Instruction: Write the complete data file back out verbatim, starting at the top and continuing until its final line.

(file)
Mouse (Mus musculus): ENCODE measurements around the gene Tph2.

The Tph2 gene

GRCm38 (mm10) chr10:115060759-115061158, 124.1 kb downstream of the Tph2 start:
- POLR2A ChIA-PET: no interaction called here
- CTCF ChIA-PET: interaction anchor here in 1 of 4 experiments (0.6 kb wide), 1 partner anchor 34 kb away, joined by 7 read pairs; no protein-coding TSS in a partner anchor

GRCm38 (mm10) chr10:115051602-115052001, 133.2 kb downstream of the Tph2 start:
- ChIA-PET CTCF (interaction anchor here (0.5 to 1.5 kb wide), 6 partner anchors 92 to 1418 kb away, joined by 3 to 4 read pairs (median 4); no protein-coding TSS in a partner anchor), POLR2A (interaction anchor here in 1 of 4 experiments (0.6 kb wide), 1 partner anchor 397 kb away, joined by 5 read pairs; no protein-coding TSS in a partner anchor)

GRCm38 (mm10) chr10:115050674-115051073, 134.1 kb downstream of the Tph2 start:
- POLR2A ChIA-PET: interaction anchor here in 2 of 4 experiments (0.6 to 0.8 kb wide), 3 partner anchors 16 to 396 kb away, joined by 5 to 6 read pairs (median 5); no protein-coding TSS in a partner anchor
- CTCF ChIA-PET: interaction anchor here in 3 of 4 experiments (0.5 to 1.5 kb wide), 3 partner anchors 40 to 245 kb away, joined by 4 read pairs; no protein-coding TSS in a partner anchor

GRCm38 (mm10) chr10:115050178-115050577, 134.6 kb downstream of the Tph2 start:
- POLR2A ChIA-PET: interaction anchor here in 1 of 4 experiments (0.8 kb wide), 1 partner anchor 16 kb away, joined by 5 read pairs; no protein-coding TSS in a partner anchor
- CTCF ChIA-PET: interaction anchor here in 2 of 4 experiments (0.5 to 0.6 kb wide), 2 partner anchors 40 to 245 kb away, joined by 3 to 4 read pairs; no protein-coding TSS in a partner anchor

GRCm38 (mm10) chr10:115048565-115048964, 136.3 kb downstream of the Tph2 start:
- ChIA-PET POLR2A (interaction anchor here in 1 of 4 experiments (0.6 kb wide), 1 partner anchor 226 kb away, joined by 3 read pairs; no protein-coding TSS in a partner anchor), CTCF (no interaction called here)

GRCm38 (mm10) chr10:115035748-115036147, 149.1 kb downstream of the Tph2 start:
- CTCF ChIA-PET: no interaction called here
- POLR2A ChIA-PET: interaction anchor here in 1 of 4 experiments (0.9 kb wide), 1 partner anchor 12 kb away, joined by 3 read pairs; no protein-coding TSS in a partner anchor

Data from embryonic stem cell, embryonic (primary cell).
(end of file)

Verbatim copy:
Mouse (Mus musculus): ENCODE measurements around the gene Tph2.

The Tph2 gene

GRCm38 (mm10) chr10:115060759-115061158, 124.1 kb downstream of the Tph2 start:
- POLR2A ChIA-PET: no interaction called here
- CTCF ChIA-PET: interaction anchor here in 1 of 4 experiments (0.6 kb wide), 1 partner anchor 34 kb away, joined by 7 read pairs; no protein-coding TSS in a partner anchor

GRCm38 (mm10) chr10:115051602-115052001, 133.2 kb downstream of the Tph2 start:
- ChIA-PET CTCF (interaction anchor here (0.5 to 1.5 kb wide), 6 partner anchors 92 to 1418 kb away, joined by 3 to 4 read pairs (median 4); no protein-coding TSS in a partner anchor), POLR2A (interaction anchor here in 1 of 4 experiments (0.6 kb wide), 1 partner anchor 397 kb away, joined by 5 read pairs; no protein-coding TSS in a partner anchor)

GRCm38 (mm10) chr10:115050674-115051073, 134.1 kb downstream of the Tph2 start:
- POLR2A ChIA-PET: interaction anchor here in 2 of 4 experiments (0.6 to 0.8 kb wide), 3 partner anchors 16 to 396 kb away, joined by 5 to 6 read pairs (median 5); no protein-coding TSS in a partner anchor
- CTCF ChIA-PET: interaction anchor here in 3 of 4 experiments (0.5 to 1.5 kb wide), 3 partner anchors 40 to 245 kb away, joined by 4 read pairs; no protein-coding TSS in a partner anchor

GRCm38 (mm10) chr10:115050178-115050577, 134.6 kb downstream of the Tph2 start:
- POLR2A ChIA-PET: interaction anchor here in 1 of 4 experiments (0.8 kb wide), 1 partner anchor 16 kb away, joined by 5 read pairs; no protein-coding TSS in a partner anchor
- CTCF ChIA-PET: interaction anchor here in 2 of 4 experiments (0.5 to 0.6 kb wide), 2 partner anchors 40 to 245 kb away, joined by 3 to 4 read pairs; no protein-coding TSS in a partner anchor

GRCm38 (mm10) chr10:115048565-115048964, 136.3 kb downstream of the Tph2 start:
- ChIA-PET POLR2A (interaction anchor here in 1 of 4 experiments (0.6 kb wide), 1 partner anchor 226 kb away, joined by 3 read pairs; no protein-coding TSS in a partner anchor), CTCF (no interaction called here)

GRCm38 (mm10) chr10:115035748-115036147, 149.1 kb downstream of the Tph2 start:
- CTCF ChIA-PET: no interaction called here
- POLR2A ChIA-PET: interaction anchor here in 1 of 4 experiments (0.9 kb wide), 1 partner anchor 12 kb away, joined by 3 read pairs; no protein-coding TSS in a partner anchor

Data from embryonic stem cell, embryonic (primary cell).